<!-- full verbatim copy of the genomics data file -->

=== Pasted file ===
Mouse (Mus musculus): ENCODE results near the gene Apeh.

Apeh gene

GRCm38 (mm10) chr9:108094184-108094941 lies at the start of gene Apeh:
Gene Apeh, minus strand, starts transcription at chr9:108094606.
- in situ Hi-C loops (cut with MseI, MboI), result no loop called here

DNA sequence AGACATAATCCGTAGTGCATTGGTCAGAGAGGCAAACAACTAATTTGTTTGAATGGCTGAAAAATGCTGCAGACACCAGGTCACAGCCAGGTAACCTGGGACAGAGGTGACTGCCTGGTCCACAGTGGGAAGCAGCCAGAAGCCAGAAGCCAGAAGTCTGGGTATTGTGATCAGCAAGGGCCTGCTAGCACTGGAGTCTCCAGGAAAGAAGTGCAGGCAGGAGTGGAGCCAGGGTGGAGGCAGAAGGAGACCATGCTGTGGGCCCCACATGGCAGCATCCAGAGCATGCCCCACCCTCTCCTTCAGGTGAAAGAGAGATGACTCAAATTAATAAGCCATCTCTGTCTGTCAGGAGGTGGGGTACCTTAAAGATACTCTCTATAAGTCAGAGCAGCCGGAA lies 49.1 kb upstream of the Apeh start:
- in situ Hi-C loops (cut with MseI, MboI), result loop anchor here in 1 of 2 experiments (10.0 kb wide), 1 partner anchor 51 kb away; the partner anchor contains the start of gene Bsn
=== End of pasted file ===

Mouse (Mus musculus): ENCODE results near the gene Apeh.

Apeh gene

GRCm38 (mm10) chr9:108094184-108094941 lies at the start of gene Apeh:
Gene Apeh, minus strand, starts transcription at chr9:108094606.
- in situ Hi-C loops (cut with MseI, MboI), result no loop called here

DNA sequence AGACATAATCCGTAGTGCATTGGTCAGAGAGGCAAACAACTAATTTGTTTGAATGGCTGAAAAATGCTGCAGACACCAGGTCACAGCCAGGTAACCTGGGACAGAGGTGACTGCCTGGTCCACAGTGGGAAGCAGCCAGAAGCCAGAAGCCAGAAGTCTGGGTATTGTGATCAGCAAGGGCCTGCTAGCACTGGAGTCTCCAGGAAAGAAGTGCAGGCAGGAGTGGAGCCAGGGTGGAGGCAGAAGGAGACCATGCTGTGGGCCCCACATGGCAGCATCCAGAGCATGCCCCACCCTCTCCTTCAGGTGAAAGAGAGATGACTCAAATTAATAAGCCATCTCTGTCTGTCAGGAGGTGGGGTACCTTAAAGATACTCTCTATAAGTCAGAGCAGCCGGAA lies 49.1 kb upstream of the Apeh start:
- in situ Hi-C loops (cut with MseI, MboI), result loop anchor here in 1 of 2 experiments (10.0 kb wide), 1 partner anchor 51 kb away; the partner anchor contains the start of gene Bsn